Earlier in October, Santa Fe Brewing Co. began pouring beer produced in its Krones 70-barrel brewhouse, at its complex at 35 Fire Place near the southern edge of Santa Fe. Brian Lock, owner and president of Santa Fe Brewing, said the new facility allows the brewery to produce nearly five times as much beer as before. Lock said this allows the brewery to meet demand from new developments in Albuquerque and Las Cruces.

Santa Fe Brewing Co.’s fall seasonal beer Oktoberfest. (Courtesy of Santa Fe Brewing)

“This is our backyard; this is our biggest market,” Lock said of New Mexico.

Lock cited growth as the main reason for the new brewhouse. Lock said the brewery is producing and shipping 40% more beer than it did two years ago and needed to expand its capacity.

Lock said the brewery bought the new brewhouse last fall, and began construction later that year. Lock said Krones, a German manufacturer that has worked with such breweries as MillerCoors and Sierra Nevada, customizes each brewhouse to a brewery’s flagship beer. In Santa Fe’s case, the beer is its 7K IPA, and Lock said the brewhouse brews the hops-heavy beer in a way that highlights its flavors while wasting less malted barley.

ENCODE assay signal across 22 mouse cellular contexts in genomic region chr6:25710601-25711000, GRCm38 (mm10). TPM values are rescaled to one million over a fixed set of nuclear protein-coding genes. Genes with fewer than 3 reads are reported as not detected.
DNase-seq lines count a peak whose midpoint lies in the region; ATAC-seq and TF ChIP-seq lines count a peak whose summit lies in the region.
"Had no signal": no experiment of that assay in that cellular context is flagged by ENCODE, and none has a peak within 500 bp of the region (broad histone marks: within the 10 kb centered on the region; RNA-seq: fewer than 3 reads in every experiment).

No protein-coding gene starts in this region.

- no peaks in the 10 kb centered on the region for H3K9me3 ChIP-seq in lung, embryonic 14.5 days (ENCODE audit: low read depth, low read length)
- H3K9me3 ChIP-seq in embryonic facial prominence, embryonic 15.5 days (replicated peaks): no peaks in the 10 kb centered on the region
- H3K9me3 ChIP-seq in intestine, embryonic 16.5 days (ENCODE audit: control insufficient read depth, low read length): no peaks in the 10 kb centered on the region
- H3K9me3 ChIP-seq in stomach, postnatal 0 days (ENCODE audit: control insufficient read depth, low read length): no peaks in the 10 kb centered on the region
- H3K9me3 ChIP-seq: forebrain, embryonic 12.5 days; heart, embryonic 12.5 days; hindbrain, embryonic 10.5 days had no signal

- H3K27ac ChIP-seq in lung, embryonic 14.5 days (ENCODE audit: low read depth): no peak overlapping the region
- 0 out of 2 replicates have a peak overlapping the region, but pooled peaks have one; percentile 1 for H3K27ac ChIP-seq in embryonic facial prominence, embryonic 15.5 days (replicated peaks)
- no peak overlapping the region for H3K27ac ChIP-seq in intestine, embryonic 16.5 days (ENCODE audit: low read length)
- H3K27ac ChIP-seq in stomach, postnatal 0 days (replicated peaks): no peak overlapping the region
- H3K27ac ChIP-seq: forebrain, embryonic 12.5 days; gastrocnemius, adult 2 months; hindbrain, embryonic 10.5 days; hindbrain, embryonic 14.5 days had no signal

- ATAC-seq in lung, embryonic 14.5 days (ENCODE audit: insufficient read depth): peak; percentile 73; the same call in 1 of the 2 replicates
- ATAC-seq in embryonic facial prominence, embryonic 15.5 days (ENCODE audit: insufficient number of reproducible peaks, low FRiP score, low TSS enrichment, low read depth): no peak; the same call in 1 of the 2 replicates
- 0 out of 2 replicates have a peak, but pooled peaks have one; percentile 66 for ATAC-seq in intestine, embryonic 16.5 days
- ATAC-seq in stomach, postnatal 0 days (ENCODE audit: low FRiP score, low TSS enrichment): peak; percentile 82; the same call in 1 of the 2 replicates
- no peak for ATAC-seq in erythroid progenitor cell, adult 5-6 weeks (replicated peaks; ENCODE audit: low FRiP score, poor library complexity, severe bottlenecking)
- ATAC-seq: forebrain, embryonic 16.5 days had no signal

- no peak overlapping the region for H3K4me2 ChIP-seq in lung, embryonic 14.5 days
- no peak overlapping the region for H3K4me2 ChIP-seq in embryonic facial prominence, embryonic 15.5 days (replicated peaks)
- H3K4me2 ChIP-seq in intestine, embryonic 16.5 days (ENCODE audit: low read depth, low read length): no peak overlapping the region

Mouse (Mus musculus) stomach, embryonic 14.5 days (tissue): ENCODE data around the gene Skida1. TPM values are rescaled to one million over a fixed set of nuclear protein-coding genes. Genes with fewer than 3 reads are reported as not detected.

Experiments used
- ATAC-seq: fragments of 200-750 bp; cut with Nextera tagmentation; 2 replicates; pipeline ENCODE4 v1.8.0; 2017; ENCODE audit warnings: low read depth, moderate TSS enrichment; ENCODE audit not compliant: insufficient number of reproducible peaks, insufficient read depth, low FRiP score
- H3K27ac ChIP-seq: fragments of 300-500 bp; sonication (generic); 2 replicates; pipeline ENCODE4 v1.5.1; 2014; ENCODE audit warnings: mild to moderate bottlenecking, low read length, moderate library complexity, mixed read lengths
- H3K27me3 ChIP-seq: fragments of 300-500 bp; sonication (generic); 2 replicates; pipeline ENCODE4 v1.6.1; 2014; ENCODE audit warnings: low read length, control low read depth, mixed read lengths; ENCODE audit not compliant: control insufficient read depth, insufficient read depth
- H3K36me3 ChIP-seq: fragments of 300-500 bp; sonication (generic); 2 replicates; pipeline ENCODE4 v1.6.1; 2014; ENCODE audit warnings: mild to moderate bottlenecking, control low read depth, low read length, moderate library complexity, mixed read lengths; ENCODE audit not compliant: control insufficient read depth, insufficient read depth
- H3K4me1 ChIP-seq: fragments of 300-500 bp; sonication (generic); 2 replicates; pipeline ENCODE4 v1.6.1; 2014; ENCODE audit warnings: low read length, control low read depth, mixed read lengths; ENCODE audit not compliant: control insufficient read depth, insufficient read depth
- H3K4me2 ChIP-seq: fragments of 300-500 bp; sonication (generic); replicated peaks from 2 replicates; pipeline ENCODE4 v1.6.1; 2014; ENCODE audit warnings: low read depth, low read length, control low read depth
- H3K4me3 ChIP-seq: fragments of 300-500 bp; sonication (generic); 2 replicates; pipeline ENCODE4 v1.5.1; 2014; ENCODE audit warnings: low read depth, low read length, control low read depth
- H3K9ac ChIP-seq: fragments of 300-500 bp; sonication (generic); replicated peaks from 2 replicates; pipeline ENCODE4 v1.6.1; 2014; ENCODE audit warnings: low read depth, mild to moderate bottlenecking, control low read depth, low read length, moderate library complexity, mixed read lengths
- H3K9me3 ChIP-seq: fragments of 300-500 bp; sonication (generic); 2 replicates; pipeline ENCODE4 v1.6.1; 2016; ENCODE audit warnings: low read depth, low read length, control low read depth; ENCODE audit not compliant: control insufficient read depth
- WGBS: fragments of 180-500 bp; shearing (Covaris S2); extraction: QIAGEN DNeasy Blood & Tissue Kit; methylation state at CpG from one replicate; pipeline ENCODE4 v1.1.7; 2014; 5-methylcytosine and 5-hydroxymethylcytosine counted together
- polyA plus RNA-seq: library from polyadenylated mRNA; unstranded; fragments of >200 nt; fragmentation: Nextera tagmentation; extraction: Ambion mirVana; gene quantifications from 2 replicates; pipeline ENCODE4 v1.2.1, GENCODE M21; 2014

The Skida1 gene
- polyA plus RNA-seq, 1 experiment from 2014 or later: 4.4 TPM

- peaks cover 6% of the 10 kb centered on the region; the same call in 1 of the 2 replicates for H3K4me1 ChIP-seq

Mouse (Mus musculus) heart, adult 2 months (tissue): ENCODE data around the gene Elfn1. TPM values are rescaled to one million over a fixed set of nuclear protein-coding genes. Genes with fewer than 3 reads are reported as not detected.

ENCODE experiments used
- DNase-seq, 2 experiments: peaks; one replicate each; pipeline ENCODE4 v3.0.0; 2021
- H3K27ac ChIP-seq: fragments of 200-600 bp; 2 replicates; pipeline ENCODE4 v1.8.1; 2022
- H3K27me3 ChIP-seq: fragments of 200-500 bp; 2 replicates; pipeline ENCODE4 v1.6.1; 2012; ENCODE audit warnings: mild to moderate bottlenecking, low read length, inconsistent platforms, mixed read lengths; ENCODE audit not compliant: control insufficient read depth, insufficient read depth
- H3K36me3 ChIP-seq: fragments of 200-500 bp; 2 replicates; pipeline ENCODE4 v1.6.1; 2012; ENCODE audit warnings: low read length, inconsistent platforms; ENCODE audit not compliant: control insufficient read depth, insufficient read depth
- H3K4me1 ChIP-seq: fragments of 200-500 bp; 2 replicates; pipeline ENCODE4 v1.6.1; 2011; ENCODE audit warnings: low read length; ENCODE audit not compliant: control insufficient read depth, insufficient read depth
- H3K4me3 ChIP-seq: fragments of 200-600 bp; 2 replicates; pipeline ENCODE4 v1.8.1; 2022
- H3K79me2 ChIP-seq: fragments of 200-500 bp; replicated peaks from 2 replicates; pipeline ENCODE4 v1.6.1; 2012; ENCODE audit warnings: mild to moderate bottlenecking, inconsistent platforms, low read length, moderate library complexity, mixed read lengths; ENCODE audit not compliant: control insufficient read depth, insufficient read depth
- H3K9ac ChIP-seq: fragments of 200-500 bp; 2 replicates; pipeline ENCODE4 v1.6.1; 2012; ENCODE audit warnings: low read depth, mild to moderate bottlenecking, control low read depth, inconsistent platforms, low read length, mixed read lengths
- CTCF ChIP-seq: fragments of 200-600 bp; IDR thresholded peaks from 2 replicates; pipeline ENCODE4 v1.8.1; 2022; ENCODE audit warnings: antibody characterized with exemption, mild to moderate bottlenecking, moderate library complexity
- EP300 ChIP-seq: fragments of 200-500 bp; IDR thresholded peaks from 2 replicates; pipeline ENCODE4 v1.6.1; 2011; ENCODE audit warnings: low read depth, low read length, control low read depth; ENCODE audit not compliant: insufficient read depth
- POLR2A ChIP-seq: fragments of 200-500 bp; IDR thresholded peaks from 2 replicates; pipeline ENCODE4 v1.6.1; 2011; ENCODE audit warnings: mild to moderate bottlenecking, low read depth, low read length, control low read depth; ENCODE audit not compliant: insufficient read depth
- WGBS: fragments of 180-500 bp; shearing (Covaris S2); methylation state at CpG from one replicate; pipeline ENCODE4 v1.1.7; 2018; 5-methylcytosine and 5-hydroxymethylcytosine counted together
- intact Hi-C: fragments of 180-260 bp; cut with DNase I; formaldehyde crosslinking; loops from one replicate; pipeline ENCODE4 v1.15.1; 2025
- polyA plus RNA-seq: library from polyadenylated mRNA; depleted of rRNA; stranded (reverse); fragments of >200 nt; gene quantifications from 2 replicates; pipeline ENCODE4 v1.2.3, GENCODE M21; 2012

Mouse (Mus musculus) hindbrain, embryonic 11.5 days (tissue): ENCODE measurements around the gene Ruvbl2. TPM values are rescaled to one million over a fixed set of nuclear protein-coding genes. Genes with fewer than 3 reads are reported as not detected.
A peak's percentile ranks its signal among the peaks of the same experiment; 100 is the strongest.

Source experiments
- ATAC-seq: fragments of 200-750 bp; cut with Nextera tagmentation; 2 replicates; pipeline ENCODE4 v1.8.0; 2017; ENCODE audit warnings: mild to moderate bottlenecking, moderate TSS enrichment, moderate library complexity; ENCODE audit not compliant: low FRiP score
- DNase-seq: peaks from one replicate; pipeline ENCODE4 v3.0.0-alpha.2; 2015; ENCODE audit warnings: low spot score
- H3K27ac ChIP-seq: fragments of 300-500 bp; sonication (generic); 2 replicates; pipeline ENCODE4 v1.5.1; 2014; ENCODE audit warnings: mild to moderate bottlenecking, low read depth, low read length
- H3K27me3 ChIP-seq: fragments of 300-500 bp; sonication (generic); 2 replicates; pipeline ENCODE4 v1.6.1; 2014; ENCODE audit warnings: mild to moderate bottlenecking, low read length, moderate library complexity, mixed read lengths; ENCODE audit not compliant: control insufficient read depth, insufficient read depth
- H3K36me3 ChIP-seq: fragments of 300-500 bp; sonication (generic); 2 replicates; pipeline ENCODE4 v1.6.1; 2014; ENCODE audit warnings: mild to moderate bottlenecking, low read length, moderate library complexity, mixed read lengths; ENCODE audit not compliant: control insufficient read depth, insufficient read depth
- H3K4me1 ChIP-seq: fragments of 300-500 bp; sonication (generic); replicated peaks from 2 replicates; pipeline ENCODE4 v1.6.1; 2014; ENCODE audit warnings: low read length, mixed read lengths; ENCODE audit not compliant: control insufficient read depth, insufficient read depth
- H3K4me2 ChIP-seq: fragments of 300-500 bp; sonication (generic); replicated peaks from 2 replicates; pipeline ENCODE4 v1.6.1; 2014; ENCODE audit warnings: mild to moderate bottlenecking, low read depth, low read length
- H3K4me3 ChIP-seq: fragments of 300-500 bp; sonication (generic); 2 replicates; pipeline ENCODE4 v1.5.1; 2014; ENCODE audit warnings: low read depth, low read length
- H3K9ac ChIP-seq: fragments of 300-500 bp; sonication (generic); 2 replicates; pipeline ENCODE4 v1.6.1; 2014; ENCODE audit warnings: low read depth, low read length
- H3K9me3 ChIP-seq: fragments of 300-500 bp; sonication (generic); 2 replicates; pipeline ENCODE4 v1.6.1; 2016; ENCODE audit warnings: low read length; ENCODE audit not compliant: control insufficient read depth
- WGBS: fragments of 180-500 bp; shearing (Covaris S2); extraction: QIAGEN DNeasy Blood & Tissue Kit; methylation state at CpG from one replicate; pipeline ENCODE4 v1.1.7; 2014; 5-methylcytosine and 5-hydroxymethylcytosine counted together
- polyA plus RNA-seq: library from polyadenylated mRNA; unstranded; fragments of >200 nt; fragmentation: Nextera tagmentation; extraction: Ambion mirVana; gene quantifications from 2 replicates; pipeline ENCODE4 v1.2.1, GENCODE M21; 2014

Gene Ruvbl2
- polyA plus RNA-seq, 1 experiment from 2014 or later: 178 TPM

“They’re really at the forefront worldwide when it comes to brewhouse manufacturing,” Lock said.

The company was hoping to have the brewhouse installed over the summer, but construction delays forced the company to make hard choices. Ultimately, the company opted to suspend distribution to Kansas and Missouri and focus on New Mexico and surrounding areas.

The new facility allows Santa Fe Brewing to produce up to 200,000 barrels of beer annually, more than five times its projected production in 2019, Lock said.

Even with plenty of capacity, Lock said the brewery will continue to focus on New Mexico. The brewery is planning to open its second Albuquerque taproom in Tin Can Alley, a multiuse development made of shipping containers being built along Alameda NE. Lock said the brewery is also hoping to have a taproom built in Las Cruces by the end of 2020.

Antiques on Menaul

Another Nob Hill store shut its doors last week. Unlike several of the others, however, the owner is re-opening in another part of town.

Bob Herrington, owner of Townhouse Antique Mall, closed the store Friday, but said he’s planning to reopen the store with a new name at 8908 Menaul NE next week .

Herrington has operated the Nob Hill shop, at 3911 Central NE, for six years, but said business has declined in the last three years, which he attributed to construction of Albuquerque Rapid Transit. He said the embattled transit project has driven both tourists and Albuquerque residents away from the area.

“They’ve kind of ruined that portion of Central,” Herrington said.

Herrington said the 10,000-square-foot storefront on Menaul, the former home of Charlie’s Sporting Goods, appealed to him because of its location.

“There’s not really another antique store in this area,” he said.

The new store will be called Anteeks on Menaul, a nod to a former antique shop Herrington owned in Albuquerque. He said the new store will open Nov. 2, and will retain Town House’s collection of around 500,000 items, ranging from tools to Western decor.